5. a wish to maintain as best as possible a friendship with the former partner, which will assist us to effectively co-parent the children in the future, and to be involved in the future lives of our children, such as attending on family occasions, weddings and to maintain a strong relationship with the grandchildren;
  6. a desire for both parties to maintain our association with our mutual friends and extended families;
  7. a wish to maintain the privacy of our affairs and for details of the problems we are facing from being aired publicly or becoming the subject of a public Court record;
  8. a wish not to have some other people such as a judge make a decision for us and to manage and restructure our financial affairs or to determine future arrangements we will have with our children.

Collaborative professionals and family lawyers have extensive training and continuous training to work together to reach an agreement that is fair and reasonable to all concerned. Collaborative professionals are trained to listen deeply to their client’s entire story on their first meeting with their client prior to any negotiations taking place to gain a clear understanding of the wishes, goals, and emotional issues that are involved in their client’s life. The client in the first meeting will receive an education about the negotiating process involved in collaborative practice, which will empower the client to participate actively and effectively in the negotiations that will take place in the later joint meetings. Collaborative professionals assist their clients to achieve their highest intentions for themselves and their children in the post-divorce restricted family environment. Collaborative lawyers have an effective working relationship with each other. They work on a common basis to achieve the best results for their clients. Collaborative practice provides creative problem-solving that is not available or exists in mediation or litigation. The collaborative lawyers work together to assist the clients to reach a resolution that best meets the needs of the clients.

All discussions, information sharing, option development, and negotiation take place in face-to-face meetings with the clients. The role of the collaborative professionals is to facilitate the negotiations and in the management of conflict. Collaborative professionals work effectively with their clients to offer the best possible circumstances in which to carry out negotiations in good faith in an interest-based respectful manner, to reach a mutually beneficial and accepted outcome.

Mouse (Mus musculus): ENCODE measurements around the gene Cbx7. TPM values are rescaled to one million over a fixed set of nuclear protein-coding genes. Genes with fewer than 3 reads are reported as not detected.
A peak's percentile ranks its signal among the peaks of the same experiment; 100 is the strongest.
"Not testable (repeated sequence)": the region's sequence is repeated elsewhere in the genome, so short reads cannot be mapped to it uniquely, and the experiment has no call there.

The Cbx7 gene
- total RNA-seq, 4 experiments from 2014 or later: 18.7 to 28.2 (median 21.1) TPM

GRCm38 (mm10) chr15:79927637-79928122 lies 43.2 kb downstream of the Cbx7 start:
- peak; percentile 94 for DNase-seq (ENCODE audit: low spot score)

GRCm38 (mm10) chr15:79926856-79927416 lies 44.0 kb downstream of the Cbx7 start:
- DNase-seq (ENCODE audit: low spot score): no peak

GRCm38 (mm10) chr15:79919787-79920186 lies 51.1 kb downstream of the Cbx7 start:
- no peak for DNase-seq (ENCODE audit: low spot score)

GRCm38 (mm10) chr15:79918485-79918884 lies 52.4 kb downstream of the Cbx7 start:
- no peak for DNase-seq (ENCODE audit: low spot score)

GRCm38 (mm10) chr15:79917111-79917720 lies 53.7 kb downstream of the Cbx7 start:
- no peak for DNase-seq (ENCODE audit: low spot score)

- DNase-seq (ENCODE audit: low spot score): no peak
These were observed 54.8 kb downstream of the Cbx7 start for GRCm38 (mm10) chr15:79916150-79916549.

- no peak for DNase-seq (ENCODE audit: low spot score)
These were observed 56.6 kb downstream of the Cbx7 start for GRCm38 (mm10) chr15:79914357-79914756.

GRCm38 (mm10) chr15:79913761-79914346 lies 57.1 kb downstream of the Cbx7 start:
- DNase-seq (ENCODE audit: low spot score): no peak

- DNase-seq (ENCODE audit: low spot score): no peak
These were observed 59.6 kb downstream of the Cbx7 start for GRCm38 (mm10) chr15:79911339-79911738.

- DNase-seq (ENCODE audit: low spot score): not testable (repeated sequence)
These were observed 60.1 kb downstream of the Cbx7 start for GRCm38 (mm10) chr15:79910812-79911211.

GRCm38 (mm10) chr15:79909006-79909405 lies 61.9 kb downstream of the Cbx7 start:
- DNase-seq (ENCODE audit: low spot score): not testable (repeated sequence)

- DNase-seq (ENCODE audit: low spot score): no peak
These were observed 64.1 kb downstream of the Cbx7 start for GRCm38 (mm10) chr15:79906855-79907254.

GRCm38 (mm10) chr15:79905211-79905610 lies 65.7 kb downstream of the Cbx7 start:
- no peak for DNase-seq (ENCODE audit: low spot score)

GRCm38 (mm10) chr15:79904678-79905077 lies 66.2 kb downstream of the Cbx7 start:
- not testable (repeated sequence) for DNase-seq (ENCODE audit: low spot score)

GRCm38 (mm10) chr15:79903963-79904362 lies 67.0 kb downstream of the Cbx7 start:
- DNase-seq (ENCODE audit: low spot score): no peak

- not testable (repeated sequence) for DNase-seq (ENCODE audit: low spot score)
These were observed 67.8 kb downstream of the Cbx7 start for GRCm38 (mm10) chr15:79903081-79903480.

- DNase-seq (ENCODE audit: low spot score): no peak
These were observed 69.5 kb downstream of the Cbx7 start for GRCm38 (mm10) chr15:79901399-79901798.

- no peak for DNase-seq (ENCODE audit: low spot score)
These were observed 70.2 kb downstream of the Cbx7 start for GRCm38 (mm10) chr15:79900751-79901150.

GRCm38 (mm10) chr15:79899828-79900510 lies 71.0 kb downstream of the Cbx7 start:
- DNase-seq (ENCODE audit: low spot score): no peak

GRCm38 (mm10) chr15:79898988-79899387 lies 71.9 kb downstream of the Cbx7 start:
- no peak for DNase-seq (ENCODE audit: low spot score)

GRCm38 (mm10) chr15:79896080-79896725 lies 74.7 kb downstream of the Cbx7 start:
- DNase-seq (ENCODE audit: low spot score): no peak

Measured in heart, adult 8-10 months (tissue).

Family consultants and financial consultants can be involved in collaborative negotiation.

The family consultants maintain a highly focused communication process during the negotiation process. They endeavor to reduce the stress levels during the meetings and assist the parties to clarify the issues involved. The family consultants have been trained in anger management skills which help the parties move as effectively as possible through the process. They provide balanced, non-judgemental, non-evaluative information about the children’s needs, with the aim of developing parenting plans for the children. They have a very comprehensive role in assisting the parties in reaching a resolution.

The financial consultant assists the parties to clearly identify their property and financial issues, incomes, and expenses, and effectively document such matters for the collaborative lawyers to use in the negotiation process. They can assist the parties with any budgeting concerns. They assist in identifying the financial issues that need to be addressed. They assist in the settlement process by analyzing taxation issues and in projecting long term financial consequences of various settlement options that may be put forward during the negotiation process.

The team approach of lawyers and consultants significantly reduces the costs of conducting the negotiations. The team approach streamlines negotiations and provides long-lasting ‘value-added’ resolutions. It enables the parties to negotiate educated resolutions of the issues involved.

James Noble give a Brief on Australian Collaborative Law

The team approach enables the parties to reach respectful, efficient, lasting, mutually workable solutions to financial and parenting issues. It assists the parties as parents to provide effective co-parenting of their children in the future.

Mediation

Overview of Mediation

Mediation is a voluntary process, but the Family Court may order that you and your former partner participate in mediation, depending on your circumstances. Only you, your former partner and your lawyers, and the Mediator will be part of the Mediation process.

Depending on the level of conflict and personal dynamics of the relationship between you and your former partner two Mediators may be necessary.

The Mediator’s role is to assist communication between you and your former partner so that you can have open discussions and negotiate a settlement.

Role of the Mediator

The Mediator’s aim is to facilitate open communication between you and your partner so that you can:

  • identify issues of the dispute
  • generate options to address these issues
  • agree upon ways to resolve the issues (i.e. ‘settlement’)

The Mediator’s role is essentially a neutral one. The Mediator: